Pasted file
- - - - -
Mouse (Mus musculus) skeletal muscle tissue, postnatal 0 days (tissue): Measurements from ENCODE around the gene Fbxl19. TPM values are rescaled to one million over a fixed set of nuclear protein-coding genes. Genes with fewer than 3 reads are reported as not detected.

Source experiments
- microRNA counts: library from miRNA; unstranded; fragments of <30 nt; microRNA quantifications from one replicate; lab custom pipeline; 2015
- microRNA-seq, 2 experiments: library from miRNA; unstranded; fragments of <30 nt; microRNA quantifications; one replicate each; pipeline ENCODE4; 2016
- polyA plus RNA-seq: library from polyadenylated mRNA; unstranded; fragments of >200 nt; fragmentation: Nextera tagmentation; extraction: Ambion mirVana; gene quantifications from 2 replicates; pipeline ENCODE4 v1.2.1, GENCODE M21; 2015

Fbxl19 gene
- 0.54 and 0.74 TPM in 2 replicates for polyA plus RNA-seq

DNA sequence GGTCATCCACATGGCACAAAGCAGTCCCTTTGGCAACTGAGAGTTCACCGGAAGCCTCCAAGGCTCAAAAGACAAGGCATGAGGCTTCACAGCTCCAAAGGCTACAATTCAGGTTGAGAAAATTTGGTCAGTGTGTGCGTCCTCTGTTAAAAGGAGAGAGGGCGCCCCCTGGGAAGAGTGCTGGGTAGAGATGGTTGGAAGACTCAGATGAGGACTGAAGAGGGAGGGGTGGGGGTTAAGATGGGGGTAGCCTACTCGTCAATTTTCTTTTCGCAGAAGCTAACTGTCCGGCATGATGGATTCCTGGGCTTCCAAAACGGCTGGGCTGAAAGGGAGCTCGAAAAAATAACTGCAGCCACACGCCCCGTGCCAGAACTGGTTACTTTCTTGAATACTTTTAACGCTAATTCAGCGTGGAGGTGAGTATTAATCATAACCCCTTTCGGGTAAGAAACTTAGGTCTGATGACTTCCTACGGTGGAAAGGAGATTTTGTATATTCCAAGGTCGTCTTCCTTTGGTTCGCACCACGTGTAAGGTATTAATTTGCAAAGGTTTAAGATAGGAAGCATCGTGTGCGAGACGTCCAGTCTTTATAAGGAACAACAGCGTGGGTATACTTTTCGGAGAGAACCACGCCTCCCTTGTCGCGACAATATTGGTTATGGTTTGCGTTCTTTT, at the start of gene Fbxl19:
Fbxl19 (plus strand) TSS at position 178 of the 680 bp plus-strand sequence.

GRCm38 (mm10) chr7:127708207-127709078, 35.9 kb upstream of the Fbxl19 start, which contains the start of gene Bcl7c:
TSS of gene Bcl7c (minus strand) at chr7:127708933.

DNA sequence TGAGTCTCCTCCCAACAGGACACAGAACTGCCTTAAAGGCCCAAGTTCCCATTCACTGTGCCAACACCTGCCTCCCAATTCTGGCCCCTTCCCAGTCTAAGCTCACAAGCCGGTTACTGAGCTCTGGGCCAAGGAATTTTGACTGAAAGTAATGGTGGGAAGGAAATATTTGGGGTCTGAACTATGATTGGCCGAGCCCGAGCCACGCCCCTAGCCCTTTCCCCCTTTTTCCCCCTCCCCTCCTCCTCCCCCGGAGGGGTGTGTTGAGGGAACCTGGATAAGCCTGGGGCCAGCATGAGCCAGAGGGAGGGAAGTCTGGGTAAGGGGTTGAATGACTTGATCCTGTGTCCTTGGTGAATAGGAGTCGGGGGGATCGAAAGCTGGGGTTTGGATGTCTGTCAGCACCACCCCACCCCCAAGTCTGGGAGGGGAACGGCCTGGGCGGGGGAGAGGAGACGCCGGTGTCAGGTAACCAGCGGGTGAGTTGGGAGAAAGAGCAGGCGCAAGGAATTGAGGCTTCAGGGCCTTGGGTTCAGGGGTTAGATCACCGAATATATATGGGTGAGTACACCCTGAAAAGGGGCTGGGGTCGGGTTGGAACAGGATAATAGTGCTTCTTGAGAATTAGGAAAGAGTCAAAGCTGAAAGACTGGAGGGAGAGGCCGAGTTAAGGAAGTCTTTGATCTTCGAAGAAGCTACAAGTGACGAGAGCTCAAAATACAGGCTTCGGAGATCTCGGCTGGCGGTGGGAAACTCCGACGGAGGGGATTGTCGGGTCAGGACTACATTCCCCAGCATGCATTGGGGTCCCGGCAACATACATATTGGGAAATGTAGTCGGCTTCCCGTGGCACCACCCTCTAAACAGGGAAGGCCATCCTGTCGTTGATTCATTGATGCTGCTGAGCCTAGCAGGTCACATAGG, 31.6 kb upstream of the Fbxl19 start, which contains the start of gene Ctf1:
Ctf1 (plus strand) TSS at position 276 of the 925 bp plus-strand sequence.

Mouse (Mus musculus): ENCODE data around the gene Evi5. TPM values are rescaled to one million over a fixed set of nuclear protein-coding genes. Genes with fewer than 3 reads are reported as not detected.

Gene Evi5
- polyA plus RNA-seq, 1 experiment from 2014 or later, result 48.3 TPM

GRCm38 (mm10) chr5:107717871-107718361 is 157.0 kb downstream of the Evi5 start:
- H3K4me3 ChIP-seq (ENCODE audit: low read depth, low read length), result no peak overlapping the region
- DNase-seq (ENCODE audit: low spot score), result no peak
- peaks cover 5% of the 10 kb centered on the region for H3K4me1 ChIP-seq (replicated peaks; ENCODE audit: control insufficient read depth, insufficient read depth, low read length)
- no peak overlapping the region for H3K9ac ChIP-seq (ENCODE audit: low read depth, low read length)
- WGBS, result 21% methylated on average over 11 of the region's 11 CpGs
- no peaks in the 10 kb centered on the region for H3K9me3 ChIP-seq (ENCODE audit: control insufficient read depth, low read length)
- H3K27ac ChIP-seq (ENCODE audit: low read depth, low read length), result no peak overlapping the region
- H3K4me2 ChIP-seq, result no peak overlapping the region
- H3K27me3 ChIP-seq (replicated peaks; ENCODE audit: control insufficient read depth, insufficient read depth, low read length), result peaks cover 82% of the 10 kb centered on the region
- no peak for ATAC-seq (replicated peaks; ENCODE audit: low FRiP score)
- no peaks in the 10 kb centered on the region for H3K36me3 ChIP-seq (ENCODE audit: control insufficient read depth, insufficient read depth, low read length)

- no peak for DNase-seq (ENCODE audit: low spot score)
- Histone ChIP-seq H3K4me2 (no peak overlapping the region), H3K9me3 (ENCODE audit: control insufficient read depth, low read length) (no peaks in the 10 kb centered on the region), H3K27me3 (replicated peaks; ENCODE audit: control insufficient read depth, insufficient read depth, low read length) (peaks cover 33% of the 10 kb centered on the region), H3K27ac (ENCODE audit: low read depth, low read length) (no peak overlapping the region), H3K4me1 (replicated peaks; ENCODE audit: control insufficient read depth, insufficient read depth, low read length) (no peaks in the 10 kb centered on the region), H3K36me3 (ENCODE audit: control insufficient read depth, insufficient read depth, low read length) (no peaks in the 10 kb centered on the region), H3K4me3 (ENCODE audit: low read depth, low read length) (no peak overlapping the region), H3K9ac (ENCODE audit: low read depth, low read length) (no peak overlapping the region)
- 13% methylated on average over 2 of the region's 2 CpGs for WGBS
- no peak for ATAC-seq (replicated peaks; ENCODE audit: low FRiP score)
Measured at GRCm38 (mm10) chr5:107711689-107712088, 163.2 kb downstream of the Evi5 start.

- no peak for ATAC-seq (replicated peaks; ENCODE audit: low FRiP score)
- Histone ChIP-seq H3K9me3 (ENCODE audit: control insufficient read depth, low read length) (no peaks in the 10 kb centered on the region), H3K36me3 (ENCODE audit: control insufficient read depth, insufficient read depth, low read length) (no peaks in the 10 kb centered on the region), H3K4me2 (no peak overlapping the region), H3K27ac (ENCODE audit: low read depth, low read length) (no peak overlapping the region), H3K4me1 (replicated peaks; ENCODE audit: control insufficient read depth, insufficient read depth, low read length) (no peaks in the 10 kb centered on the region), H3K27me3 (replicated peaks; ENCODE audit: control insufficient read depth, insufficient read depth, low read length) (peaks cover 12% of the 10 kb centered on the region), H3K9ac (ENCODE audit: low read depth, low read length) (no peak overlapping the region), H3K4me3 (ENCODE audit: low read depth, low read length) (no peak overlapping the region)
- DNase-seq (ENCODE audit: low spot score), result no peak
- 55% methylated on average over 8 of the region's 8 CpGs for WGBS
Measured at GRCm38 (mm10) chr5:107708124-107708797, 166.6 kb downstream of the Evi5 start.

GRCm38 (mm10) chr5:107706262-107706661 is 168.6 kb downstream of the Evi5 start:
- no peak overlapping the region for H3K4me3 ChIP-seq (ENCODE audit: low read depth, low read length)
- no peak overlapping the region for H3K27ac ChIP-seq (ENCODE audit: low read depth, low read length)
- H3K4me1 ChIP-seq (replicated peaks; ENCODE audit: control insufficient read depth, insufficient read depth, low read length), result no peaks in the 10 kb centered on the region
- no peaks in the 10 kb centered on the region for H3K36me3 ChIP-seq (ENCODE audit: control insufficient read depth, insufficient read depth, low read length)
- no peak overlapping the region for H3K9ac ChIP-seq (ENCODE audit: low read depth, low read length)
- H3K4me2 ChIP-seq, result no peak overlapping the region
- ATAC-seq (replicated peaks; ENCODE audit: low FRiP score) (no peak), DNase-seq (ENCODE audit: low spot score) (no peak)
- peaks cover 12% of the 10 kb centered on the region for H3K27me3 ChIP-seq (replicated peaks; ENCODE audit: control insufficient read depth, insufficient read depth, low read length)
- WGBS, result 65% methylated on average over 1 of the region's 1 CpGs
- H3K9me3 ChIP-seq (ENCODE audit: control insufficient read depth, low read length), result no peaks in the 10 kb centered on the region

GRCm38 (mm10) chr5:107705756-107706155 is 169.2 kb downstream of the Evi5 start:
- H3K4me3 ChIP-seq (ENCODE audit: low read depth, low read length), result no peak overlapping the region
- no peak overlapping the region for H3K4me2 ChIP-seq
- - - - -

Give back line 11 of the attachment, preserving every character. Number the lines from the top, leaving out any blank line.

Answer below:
TSS of gene Bcl7c (minus strand) at chr7:127708933.